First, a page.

Either landlord or tenant can ask for a court hearing held before a jury, but doing so will add more time to the eviction process and possibly move the date of the court hearing.

3. Timeline

An eviction hearing for a Forcible Entry and Detainer suit is scheduled depending on the availability of the court. It may take a few days to a few weeks from the date the landlord filed the suit for a date to be scheduled.

Getting Possession

1. After the landlord wins the case

The court will issue a Writ of Restitution a few hours to a few days after the landlord wins the case. This court order informs the tenant that they have to get out of their housing on the property or else they will be forcibly evicted.

2. How to get a Writ of Restitution

The Writ of Restitution is not given automatically. The landlord must request the court judge for it to be issued.

3. Move out process

This final step in the eviction process is to move the tenant out of the property. Wyoming laws dictate a tenant has a maximum of 2 days to vacate the property.

Just because they have a maximum of 2 days does not mean that will be granted to them. A law enforcement officer could visit the property earlier once the Writ of Restitution has been issued.

If tenants fail to leave the property on time, then the law enforcement officer must forcibly evict them from the rental property.

Only the sheriff or the appropriate authorities are allowed to evict the tenant by force. Even if the landlord wins the case, they cannot engage in illegal methods of eviction.

The state of Wyoming does not give any information on what to do with a tenant’s belongings. If any belongings are left behind, landlords are advised to contact the tenant and give them a reasonable length of time to claim them.

After that time has passed, the tenant’s property can be sold or disposed of.

4. Timeline

Tenants have a maximum of 2 days to vacate the rental property before they are forcefully removed. However, this is not a guarantee as a law enforcement officer can still visit the property earlier.

Wyoming Eviction Process Timeline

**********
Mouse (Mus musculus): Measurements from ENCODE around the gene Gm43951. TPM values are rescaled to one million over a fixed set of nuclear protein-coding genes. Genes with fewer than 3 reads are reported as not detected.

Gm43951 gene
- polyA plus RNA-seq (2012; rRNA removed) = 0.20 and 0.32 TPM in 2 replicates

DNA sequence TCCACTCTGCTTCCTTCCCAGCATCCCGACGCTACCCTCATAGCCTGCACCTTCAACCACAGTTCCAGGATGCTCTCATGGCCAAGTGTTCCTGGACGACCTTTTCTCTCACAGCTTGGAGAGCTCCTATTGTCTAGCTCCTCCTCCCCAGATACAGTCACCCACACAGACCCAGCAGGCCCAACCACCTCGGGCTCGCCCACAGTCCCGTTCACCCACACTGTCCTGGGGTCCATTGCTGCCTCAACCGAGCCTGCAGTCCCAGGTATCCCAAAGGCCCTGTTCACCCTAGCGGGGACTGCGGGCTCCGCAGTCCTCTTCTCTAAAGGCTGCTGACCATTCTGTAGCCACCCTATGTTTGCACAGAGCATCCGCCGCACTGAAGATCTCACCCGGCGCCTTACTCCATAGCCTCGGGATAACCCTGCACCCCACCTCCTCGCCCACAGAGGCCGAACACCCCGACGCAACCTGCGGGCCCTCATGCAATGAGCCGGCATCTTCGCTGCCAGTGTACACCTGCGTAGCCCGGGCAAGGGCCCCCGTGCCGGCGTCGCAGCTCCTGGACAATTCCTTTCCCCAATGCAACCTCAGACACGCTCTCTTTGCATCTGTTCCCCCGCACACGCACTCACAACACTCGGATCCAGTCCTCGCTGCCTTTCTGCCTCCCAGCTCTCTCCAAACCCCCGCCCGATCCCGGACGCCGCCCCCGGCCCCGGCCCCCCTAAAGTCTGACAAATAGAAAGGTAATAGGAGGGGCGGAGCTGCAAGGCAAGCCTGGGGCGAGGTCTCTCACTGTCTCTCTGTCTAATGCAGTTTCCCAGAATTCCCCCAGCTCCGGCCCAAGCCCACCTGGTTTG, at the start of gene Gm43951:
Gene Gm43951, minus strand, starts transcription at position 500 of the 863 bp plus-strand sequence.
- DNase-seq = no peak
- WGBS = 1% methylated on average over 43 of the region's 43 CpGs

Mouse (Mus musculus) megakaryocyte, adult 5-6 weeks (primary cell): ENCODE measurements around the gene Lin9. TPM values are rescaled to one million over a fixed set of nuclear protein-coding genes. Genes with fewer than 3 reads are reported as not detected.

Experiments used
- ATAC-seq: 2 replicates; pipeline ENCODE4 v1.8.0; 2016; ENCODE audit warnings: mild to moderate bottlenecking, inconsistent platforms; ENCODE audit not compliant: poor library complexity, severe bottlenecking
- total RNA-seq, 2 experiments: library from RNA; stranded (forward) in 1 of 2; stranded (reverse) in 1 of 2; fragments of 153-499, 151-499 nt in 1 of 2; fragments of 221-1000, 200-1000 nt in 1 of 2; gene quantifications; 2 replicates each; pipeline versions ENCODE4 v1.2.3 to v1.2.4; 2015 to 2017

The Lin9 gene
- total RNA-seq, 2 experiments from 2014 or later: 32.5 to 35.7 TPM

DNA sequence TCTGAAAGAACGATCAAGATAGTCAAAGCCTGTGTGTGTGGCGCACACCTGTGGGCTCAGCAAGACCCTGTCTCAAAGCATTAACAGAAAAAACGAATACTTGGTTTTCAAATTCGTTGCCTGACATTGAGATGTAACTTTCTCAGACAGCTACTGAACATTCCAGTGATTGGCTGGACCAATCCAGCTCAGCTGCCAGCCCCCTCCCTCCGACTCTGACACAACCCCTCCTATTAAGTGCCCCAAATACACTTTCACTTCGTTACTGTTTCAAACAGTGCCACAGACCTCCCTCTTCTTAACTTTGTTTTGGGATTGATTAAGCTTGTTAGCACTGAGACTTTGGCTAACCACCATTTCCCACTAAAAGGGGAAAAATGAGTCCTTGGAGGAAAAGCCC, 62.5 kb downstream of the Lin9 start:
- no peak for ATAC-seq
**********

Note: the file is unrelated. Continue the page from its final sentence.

On average, it would take anywhere between 3 weeks to 4 weeks for a complete eviction process in Wyoming.

<table style="width:100%"><tr><th>Steps of the Eviction Process</th><th>Average Timeline</th></tr><tr><td>Issuing an Official Notice</td><td>3-30 days</td></tr><tr><td>Issuance and Service of Summons and Complaint</td><td>3-12 days before the hearing</td></tr><tr><td>Court Hearing and Judgment</td><td>A few days to a few weeks  </td></tr><tr><td>Issuance of Writ of Restitution</td><td>A few hours to a few days</td></tr><tr><td>Return of Rental Unit</td><td>2 days</td></tr></table>

Showing Evidence

1. How to keep good records

If the tenant disagrees with the eviction request and they reply to the court, it’s important that you keep extremely good records of everything so you can provide proof to the judge and win your case. This part can make or break your entire eviction request in the event of a dispute.

You can stay organized by:

  1. Keeping a physical paper trail - This gets VERY hard to search through, takes up a lot of storage space, and could get lost, damaged, stolen, or burnt in a fire, so it is important to maintain it in a very safe place.
  2. Scanning documents - Scan every document into your computer. A great scanner is the Brother ADS-1700W for under $200 or the Fujitsu ScanSnap iX1500 for $400.
  3. Backups - Store and backup every file using Dropbox, Google Drive, OneDrive, or any other option that is easily searchable.
  4. PMS - Use a property management software to save everything from lease agreements, signed documents, violations, emails, notes, invoices, payments, reminders, maintenance requests, pictures, videos, and anything you can imagine. This is used best when you also scan every document into your software.

2. Evidence to show for not paying rent

If the tenant doesn’t pay rent, and they dispute that claim, it’s important that you show the judge the following:

  1. Your lease agreement - Showing the terms of the agreement, when rent is due, and any penalties for late payment.